28th Tuesday in Ordinary Time
Galatians 5:1-6; Luke 11: 37-41
The apostle to the gentiles reminds us that it is through the Spirit, and by faith, that we find salvation in Christ. It is in Christ that we live and move and have our being. Our walk with Christ is a gift. All true Christians, having being taught by the Holy Spirit, wait for eternal life, the reward of righteousness, and the object of their hope, as the gift of God by faith in Christ. True faith is an active grace; it works in us through love to God, and love of neighbor. We need to pray that we may never be afraid or ashamed to proclaim message of the Gospel and God’s love before men. The more delight we take in the service of God, the more we grow in purity of heart. It is important that we hold fast the doctrines of faith, allowing them to inflame our hearts, professing them with our lips, and manifesting them in our actions. Placing ourselves close to the heart of Christ, we will seek the greater glory of God the Father, and serve the needs of all people.
Recall the passage in Ezekiel when the angel told the prophet to take the scroll. “Son of man, feed your belly, and fill your stomach with this scroll that I give you” (Ezek. 3:3). Like the prophet, we are encouraged to receive the Word of God as food for our souls. Divine Revelation is not merely a collection of truths or an edifying story. No, it is a living word that touches our lives, that transforms our lives. As we ruminate on the Word that comes from the mouth of God, we are strengthened in the life of faith, because we become that which we eat. Taking the Word in our very persons and digesting it, our lives are sweetened by that which fills every part of our being. As God feeds us with His living Word, we find the strength we need to live lives that are authentic and true.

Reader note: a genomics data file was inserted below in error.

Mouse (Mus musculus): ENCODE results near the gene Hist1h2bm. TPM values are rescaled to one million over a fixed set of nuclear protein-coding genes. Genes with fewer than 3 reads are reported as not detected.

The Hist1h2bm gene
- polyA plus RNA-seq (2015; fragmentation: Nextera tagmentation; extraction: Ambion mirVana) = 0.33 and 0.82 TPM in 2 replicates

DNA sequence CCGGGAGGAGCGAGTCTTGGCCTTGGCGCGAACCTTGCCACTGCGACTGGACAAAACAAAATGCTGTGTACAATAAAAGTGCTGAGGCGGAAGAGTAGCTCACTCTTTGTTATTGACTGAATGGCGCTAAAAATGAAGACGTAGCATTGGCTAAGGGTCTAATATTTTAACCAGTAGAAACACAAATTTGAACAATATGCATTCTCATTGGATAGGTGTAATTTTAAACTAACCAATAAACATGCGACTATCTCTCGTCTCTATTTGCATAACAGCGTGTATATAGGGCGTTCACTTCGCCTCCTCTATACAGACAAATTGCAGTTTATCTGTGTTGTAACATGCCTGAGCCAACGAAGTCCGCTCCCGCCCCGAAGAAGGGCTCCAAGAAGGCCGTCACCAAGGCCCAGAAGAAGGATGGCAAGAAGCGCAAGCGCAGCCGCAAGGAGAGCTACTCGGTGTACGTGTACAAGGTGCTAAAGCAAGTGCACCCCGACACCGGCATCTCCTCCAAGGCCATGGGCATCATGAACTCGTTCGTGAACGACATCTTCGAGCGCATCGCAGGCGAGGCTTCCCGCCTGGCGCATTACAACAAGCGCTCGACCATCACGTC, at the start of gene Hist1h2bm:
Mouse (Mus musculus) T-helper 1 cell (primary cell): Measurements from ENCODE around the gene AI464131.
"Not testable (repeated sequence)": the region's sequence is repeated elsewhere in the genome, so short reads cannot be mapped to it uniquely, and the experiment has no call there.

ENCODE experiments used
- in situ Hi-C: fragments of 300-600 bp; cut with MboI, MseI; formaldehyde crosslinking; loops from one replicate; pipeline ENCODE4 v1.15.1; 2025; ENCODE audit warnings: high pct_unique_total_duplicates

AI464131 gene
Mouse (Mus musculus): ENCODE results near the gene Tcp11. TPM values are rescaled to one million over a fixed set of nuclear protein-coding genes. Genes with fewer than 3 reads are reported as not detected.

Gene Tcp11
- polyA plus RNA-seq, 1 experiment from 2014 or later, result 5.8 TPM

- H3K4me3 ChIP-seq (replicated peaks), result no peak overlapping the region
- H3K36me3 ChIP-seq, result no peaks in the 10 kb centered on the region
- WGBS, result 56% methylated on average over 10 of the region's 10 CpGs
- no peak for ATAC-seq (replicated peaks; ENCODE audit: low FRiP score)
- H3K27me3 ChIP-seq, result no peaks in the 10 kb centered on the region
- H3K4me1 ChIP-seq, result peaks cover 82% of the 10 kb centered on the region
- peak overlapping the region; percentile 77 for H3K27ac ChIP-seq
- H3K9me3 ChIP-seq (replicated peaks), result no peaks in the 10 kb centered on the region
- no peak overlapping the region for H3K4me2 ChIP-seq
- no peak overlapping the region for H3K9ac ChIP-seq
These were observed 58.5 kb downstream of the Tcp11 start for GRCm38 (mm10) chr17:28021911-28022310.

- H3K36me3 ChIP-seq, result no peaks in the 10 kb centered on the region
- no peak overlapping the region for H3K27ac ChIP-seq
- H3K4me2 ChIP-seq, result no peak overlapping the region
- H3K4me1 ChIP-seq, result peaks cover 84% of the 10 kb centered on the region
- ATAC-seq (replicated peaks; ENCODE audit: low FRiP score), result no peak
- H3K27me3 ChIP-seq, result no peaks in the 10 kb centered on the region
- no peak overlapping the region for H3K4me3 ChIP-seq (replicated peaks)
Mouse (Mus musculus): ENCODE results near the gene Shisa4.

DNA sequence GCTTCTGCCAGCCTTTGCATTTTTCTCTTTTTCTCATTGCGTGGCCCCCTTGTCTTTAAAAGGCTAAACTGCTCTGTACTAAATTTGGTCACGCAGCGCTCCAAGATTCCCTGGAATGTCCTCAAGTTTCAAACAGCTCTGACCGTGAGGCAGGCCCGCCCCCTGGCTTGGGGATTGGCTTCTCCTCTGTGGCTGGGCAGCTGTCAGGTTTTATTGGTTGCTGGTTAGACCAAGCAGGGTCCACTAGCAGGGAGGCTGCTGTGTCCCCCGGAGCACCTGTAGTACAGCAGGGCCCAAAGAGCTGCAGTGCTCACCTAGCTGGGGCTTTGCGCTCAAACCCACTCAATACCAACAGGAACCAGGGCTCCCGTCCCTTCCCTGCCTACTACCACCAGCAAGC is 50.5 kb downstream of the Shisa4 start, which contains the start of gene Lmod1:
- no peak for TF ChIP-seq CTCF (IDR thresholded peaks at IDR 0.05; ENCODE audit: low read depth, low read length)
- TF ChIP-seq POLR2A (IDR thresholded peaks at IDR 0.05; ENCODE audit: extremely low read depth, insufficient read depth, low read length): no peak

For this reason, we need to examine our hearts and make sure they are pure. We must examine our lives and make sure they are meek. To accomplish this, we need to cling to the One who said: “Take my yoke upon you and learn from me, for I am gentle and humble of heart, and you will find rest for your souls” (Mat. 11:29). Let us seek in Jesus the God who is the meaning of your life. It is the disposition of our heart that makes us clean or unclean. Our heart acts like a magnet: it lets itself be attracted by love, but it can cling to only one master. For this reason, we must choose: either we will love God or we will love the world’s treasure (cf. Mt 6:24). Which will it be? Will we live for love of others or will we live for ourselves (cf. Mk 8:35)?